Monday, July 25, 2011

Katha Upanishad in The Thirteen Principle Upanishads -- London: Oxford University Press, 1954

The Katha Upanishad is among the most popular of all Upanishads. It records an encounter between Naciketas and Yama (death) in which Yama reveals to Naciketas the mysteries of life after death. The conversation begins with Yama agreeing to grant Naciketas three wishes: (1) to see his dead father again, (2) to understand the ritual fire that leads one to immortality in the heavenly world, and finally, (3) knowldege of whether there is life after death. Yama resists granting this last wish, encouraging Naciketas to choose a host of worldly things: cattle, elephants, gold, horses, a magnificent house, etc. Naciketas turns it all down, choosing the preferable over the pleasurable.

Yama's answer is a clear outline of the doctrine of reincarnation and ultimate liberation, based on the identity of the universal and the individual soul. As long as the individual soul is bound to the world by desires and attachments, the soul is doomed to suffer an unending cycle of death and rebirth, leading only to death again and again; however, by employing the method of yoga one can suppress one's desires and attachments and walk the path to liberation. This is described in one of the Upanishads' most famous passages:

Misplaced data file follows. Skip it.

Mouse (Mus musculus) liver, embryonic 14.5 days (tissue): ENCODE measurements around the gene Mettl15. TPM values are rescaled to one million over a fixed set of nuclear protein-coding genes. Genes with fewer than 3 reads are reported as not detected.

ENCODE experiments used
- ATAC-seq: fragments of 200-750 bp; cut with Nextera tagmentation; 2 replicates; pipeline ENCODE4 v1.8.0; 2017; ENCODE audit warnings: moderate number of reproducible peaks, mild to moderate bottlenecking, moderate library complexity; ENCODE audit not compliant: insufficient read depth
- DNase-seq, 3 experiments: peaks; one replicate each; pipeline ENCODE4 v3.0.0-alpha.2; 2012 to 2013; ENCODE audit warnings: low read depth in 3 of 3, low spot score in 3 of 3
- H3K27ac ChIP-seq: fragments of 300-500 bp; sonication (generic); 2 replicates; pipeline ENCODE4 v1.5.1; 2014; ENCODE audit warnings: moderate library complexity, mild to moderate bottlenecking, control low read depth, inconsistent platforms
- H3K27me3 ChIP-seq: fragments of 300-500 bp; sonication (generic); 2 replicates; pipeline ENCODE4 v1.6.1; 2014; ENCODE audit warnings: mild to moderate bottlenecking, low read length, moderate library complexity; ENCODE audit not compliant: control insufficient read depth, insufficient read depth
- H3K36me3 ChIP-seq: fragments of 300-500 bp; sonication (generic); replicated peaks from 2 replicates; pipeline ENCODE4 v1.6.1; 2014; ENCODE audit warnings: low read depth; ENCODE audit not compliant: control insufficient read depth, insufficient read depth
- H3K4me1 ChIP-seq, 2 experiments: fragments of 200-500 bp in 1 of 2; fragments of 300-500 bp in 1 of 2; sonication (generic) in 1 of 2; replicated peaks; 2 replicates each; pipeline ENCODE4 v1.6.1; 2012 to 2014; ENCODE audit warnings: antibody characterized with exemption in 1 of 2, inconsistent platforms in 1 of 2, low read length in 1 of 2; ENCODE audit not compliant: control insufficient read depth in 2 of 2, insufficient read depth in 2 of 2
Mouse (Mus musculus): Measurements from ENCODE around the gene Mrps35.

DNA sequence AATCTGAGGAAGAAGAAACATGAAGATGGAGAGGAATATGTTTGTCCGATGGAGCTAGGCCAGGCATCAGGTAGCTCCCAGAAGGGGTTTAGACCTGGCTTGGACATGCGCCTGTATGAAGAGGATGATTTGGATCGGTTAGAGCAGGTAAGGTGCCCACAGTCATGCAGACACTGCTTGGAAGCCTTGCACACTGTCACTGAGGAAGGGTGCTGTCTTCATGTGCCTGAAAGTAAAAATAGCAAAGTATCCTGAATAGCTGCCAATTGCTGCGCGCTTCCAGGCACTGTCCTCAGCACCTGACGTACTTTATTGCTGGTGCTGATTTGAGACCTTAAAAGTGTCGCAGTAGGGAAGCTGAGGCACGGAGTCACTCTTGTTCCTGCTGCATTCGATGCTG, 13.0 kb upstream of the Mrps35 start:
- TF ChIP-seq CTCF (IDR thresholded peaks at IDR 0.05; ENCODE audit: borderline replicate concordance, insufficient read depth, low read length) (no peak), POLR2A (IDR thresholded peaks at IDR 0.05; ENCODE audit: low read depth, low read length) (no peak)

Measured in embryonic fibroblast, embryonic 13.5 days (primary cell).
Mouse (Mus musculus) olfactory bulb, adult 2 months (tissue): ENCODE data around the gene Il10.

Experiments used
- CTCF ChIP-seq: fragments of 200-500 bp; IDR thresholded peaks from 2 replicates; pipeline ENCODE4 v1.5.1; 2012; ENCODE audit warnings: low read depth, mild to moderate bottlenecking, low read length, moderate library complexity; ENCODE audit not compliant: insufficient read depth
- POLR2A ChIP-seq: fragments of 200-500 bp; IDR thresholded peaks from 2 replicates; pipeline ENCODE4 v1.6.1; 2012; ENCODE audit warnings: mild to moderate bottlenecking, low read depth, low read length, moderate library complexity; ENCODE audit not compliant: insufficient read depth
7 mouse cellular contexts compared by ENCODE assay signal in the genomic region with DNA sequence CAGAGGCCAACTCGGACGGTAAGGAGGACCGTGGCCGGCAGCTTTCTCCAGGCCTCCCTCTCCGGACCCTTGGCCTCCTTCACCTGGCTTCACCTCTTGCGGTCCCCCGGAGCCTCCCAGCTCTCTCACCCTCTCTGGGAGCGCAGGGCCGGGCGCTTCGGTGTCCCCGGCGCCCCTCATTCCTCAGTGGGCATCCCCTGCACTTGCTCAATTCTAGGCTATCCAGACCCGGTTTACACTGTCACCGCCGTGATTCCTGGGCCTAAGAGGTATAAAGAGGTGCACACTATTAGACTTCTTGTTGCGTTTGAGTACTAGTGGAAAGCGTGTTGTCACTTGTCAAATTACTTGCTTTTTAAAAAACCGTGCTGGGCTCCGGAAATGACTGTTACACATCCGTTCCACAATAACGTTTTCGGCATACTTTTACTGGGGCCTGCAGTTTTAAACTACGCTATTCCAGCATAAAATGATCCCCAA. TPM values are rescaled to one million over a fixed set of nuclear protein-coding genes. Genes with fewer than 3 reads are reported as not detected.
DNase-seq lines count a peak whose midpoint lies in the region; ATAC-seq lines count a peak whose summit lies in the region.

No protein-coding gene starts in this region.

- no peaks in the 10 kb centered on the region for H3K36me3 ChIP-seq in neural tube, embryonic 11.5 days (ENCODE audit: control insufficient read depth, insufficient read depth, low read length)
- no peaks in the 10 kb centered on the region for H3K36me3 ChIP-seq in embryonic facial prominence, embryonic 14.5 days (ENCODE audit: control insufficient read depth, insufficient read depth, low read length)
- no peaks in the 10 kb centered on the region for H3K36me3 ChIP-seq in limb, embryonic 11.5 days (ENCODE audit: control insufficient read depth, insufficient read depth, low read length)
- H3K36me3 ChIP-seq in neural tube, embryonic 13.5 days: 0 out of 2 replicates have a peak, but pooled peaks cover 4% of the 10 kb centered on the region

Arise ye! Awake ye!
Obtain your boons and understand them!
A sharpened edge of a razor, hard to traverse,
A difficult path is this -- poets declare!

By walking this path -- this razor's edge -- one can finally set aside the distraction of mortal life and understand the mystical doctrine that the individual soul is nothing other than the unborn and undying universal soul. Understanding this, one becomes free of the cycle of rebirth.

While not presenting the deep cosmological and theological insight of the Brihadaranyaka and the Chandogya Upanishads, the Katha Upanishad present perhaps the clearest eschatology of all the principle Upanishads. It is also noteworthy for its introduction of the method of yoga for achieving final liberation. Its brevity and depth recommend to the beginning student above all other Upanishads.

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